Lindsay Alfano, is a research therapist in the clinical therapies outpatient research department and the Center for Gene Therapy at Nationwide Children's Hospital. She contributed this article to Live Science's Expert Voices: Op-Ed & Insights.
Imagine having a child with a life-threatening disease, and then learning your child can't join research studies that might help find a cure. For thousands of parents whose sons who are living with Duchenne muscular dystrophy, it's a tragic reality.
In the United States, one out of every 3,600 boys is diagnosed with the disease, a genetic disorder that primarily affects males. The earliest symptom, muscle weakness, is not often noticeable at birth. But over time, parents notice their child is no longer keeping up with his peers. These children become weaker, eventually losing the ability to walk, feed themselves, or do everyday activities independently. Children with Duchenne transition to full-time wheelchair use around the ages of 10 to 12 years, and later in life begin to lose respiratory and cardiovascular function.
Currently, patients with diseases like muscular dystrophy who have lost mobility are often excluded from clinical trials — there is not an easy, affordable or comprehensive way to measure their muscular function. Clinical trials generally rely on timed walking tests, and walking is impossible for many of the boys affected by this disease.
In an effort to allow more children, despite the use of a wheelchair, to take part in clinical studies, our team at Nationwide Children's Hospital developed a way to measure children's upper body function — reach, arm and trunk strength — using interactive video game technology. Using this approach, we accurately and consistently track the patients' upper-body abilities over time, a key measurement for medical trials. Our goal is to demonstrate to the U.S. Food and Drug Administration that our game provides accurate results, that patients perform repeated trials of the game consistently, and that the results will change according to the progress of the patient. If approved, then those patients will be eligible for future clinical trials. [Viagra Is a Miracle Drug, For Premature Babies (Op-Ed)]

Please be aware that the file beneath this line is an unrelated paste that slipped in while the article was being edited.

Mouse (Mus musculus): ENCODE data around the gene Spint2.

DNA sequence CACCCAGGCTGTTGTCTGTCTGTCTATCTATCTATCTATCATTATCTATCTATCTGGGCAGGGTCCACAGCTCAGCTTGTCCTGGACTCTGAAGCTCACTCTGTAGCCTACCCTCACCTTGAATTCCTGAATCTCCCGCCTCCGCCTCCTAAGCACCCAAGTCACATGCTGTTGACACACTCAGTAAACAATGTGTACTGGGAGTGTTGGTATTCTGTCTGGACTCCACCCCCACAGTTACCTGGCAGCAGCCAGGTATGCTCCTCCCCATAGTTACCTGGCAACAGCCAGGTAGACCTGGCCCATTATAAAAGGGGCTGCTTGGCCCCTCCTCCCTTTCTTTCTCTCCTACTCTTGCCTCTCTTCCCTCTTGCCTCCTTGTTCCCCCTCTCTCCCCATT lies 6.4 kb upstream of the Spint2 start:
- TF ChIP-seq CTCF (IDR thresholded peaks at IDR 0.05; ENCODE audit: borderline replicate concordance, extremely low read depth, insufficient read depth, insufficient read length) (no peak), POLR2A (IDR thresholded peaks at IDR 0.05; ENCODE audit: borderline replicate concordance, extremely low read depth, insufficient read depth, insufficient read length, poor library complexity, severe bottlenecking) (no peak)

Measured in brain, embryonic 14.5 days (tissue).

So far, the results have been impressive. Our system, Ability Captured Through Interactive Video Evaluation, or ACTIVE-seated, technology uses a Kinect gaming camera from an Xbox console.
In our game, the boys reach with their arms in various directions to push away a force field — while simultaneously crushing spiders, digging through dirt or finding hidden objects. Using the Kinect camera, ACTIVE-seated software algorithms measure how far the boys reach in all directions.
The reachable area, which is visually represented as a series of boxes on a screen, is converted into a scaled score based on arm length. This standardizes comparisons between patients of different sizes and allows a patient to continue to participate even as he grows.
We recruited 61 patients from our hospital's Muscular Dystrophy Association Clinic for the study. We built the game almost entirely from patient input, because motivation is a key factor to the game's clinical success. This is critical for children. If a patient isn't motivated to do something day after day, performance levels will change, making the assessment tool useless.
Our hope is that our new approach will become standard, both in the United States and across the globe, as most muscular dystrophy clinical trials are currently conducted overseas. We think there's also a possibility that this method can be proven effective for patients with other conditions that result in lack of mobility, such as cerebral palsy.
In a typical clinical trial, when kids come in for appointments, they have to spend hours doing difficult tasks. But playing a video game is more fun, and we can see it on these boys' faces. For a moment, they can just focus on playing and being kids again.
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